HOW TO SET AN INVENTORY STRATEGY
An inventory is a detailed, itemized list or record of goods and materials in a company’s possession. The main components of inventory are cycle stock: the order quantity or lot size received from the plant or vendor; in-transit stock: inventory in shipment from the plant or vendor or between distribution centers; and safety stock: each distribution center’s inventory buffer against forecast error and lead time variability.
Most successful companies find that as their economic fortunes rise, so do the complexity of inventory logistics. This increase in inventory management is primarily due to two factors: 1) greater volume and variety of products, and 2) increased allocation of company resources (such as physical space and financial capital) to accommodate that growth in inventory. The transition from seat-of-the-pants ordering policies and little or no record keeping to a formal inventory system that includes specific ordering policies and a formalized inventory record file is a difficult one for most companies to make.
It is but one of the many sources of growing pains that emerging companies experience, especially those in the fast-growing industries, such as fast food or high technology. This transition requires the creation of new job functions to identify the costs (holding, shortage) associated with inventory and to implement the inventory analysis.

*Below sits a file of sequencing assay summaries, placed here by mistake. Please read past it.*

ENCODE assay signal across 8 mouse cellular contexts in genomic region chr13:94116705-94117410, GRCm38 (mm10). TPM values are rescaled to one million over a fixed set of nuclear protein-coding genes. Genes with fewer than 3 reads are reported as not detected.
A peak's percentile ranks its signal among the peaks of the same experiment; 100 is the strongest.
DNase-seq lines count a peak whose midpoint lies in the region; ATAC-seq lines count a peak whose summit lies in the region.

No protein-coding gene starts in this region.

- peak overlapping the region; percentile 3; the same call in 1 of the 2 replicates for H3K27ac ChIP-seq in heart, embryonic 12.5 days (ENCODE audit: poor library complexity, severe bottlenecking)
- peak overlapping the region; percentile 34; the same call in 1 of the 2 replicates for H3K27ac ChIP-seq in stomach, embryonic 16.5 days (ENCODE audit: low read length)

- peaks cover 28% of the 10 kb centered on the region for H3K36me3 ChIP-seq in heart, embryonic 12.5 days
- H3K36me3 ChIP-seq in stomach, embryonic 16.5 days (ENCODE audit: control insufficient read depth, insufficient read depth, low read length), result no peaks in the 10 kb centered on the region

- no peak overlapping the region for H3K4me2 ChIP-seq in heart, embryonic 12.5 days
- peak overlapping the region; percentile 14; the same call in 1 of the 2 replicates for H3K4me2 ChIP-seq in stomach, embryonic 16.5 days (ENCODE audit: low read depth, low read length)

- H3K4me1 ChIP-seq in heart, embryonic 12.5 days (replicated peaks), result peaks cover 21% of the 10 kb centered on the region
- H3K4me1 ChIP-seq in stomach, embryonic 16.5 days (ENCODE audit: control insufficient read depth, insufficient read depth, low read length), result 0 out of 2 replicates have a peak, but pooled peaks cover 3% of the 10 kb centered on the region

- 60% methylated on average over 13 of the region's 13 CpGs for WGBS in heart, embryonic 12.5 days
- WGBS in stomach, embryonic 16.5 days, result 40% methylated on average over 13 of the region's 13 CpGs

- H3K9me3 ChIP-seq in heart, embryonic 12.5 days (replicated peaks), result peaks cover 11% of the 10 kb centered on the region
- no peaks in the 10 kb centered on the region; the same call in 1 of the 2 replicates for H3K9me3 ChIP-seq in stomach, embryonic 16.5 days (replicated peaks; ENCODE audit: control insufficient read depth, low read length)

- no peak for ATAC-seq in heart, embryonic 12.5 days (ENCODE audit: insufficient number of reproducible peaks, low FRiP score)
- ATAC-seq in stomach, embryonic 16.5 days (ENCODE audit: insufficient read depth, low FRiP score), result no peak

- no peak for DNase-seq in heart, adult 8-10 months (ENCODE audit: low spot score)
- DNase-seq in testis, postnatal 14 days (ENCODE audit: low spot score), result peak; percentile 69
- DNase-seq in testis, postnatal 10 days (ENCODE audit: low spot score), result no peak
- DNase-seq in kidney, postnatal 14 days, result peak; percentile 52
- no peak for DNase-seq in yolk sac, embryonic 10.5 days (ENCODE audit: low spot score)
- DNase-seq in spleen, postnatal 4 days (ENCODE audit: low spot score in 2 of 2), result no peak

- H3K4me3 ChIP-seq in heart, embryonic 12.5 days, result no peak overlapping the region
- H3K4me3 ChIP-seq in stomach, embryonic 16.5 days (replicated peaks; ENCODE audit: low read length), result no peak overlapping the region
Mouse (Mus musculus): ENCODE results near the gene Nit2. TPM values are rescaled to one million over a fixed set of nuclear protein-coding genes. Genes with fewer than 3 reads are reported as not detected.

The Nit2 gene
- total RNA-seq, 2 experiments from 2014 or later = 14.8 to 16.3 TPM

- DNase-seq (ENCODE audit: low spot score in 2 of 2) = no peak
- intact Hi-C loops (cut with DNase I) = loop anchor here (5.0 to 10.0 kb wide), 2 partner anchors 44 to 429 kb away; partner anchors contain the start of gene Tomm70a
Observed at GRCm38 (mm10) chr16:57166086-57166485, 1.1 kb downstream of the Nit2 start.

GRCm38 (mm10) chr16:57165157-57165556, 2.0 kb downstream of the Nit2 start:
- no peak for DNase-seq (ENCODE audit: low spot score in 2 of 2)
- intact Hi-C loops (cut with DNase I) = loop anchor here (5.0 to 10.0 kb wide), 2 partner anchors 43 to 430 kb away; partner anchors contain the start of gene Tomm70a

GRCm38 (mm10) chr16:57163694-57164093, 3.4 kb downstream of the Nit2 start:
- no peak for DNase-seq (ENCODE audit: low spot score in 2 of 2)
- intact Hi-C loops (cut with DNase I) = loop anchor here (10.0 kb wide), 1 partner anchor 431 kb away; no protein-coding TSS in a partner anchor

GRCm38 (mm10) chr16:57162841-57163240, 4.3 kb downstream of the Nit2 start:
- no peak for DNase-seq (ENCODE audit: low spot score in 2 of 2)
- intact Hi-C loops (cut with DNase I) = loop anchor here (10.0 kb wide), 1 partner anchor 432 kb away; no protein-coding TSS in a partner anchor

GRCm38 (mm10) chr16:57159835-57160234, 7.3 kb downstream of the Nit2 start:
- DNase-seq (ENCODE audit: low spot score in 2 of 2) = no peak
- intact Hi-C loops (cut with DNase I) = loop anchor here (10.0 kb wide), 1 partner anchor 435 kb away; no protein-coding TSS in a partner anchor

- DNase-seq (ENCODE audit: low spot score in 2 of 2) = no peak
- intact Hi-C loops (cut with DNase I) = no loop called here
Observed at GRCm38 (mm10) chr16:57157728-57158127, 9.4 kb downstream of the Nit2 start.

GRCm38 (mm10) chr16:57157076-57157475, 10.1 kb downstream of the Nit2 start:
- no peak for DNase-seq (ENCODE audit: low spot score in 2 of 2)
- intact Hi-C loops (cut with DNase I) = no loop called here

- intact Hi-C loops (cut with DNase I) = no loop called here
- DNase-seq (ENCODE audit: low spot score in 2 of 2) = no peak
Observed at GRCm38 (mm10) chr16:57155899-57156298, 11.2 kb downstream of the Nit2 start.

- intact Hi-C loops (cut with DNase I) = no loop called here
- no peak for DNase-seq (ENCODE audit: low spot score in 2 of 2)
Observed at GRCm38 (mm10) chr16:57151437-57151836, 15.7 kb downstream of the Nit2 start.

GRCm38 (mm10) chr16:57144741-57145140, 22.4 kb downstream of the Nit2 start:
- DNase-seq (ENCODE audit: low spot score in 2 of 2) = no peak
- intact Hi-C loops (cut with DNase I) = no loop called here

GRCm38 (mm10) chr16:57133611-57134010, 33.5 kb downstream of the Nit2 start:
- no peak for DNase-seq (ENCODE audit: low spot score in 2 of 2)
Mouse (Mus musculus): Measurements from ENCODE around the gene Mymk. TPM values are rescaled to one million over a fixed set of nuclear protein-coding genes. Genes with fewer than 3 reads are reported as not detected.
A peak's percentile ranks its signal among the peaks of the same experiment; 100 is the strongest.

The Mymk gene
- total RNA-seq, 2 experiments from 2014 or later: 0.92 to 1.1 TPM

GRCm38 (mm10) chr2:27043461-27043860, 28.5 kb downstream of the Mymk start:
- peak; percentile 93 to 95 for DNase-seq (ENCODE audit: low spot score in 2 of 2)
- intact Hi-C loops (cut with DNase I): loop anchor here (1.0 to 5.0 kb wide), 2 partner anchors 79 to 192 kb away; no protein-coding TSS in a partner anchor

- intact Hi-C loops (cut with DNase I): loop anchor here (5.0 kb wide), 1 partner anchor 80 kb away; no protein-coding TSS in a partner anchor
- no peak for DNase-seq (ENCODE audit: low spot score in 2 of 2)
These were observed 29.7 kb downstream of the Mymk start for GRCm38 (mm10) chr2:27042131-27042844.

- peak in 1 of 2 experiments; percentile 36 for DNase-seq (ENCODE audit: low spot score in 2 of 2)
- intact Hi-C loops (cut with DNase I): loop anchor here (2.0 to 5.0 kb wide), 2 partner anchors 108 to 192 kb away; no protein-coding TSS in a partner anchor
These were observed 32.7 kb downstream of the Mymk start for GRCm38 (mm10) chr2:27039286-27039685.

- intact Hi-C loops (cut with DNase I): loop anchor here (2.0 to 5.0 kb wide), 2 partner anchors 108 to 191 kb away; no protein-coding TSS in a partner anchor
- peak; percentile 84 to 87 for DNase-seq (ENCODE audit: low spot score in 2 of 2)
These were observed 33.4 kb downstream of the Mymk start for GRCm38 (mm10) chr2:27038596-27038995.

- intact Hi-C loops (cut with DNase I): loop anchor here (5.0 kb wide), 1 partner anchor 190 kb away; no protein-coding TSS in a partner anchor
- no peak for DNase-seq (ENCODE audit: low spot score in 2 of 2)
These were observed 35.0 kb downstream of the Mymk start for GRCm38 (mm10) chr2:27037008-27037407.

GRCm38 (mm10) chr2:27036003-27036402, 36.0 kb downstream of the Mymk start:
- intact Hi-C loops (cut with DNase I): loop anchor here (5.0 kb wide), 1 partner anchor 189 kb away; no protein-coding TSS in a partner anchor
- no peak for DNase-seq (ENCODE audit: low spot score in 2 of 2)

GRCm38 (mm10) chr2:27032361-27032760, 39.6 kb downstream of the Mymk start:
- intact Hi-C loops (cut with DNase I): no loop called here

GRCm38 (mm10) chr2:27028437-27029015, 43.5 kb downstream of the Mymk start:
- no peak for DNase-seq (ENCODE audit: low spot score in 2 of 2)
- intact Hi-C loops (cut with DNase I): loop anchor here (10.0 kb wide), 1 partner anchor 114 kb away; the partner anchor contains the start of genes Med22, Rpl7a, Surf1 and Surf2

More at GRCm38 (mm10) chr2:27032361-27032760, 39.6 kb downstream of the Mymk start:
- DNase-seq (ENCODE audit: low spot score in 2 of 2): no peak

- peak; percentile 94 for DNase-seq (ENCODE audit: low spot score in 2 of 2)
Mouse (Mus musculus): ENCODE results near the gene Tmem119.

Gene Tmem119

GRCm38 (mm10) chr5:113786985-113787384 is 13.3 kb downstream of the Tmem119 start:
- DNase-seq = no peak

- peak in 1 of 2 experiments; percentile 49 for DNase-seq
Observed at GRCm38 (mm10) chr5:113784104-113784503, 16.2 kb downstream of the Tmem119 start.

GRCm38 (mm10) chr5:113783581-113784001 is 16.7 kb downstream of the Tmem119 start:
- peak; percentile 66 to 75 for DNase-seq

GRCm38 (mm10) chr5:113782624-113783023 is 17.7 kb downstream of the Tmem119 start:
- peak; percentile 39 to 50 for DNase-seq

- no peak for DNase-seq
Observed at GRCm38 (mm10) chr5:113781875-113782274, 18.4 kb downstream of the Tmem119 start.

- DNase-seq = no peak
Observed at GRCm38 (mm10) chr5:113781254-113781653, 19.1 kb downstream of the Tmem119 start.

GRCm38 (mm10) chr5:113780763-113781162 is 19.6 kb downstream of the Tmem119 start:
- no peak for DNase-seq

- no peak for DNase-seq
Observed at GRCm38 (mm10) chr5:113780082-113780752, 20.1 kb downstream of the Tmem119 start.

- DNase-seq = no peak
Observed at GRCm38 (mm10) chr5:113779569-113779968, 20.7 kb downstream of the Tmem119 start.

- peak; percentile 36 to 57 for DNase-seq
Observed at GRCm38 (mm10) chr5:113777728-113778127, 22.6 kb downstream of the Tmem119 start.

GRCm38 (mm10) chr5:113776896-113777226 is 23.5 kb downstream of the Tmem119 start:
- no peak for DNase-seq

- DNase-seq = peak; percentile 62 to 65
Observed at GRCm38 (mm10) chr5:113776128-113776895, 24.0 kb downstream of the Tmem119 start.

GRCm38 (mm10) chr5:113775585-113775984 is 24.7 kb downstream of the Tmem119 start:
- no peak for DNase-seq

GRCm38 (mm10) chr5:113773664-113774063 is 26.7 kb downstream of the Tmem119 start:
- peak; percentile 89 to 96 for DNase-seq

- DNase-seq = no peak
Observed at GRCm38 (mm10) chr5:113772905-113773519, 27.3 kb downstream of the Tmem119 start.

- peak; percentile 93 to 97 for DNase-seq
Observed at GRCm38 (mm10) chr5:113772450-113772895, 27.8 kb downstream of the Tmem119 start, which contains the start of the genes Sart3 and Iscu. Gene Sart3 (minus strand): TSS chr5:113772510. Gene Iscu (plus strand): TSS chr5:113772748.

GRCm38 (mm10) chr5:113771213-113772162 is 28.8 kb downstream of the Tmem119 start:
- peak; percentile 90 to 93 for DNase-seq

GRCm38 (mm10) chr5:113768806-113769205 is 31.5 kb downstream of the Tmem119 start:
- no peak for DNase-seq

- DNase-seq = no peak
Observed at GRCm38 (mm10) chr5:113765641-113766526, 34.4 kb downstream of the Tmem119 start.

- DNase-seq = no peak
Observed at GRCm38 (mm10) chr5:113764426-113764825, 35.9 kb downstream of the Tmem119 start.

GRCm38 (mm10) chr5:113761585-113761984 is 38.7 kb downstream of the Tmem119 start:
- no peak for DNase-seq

The inventory record file also must be maintained by someone, and, on a specific basis, it must be audited by someone. In addition, the transition requires more coordination between different company functions. This transition often leads into computerization of inventory management. This can be a daunting prospect, particularly for companies lacking employees with appropriate data management background.
Setting an Inventory Strategy
No single inventory strategy is equally effective for all businesses. Indeed, there are many different factors that can impact the usefulness of a given inventory strategy, including positioning of inventory, rationalization, segmentation, and continuous improvement efforts. Moreover, small businesses in particular often face financial and logistical limitations when erecting their inventory systems. And of course, different industries have different inventory needs. Consumer goods producers, for example, need to have well-balanced inventories at the point of sale, while producers of industrial and commercial products typically do not have clients that require the same degree of delivery lead time.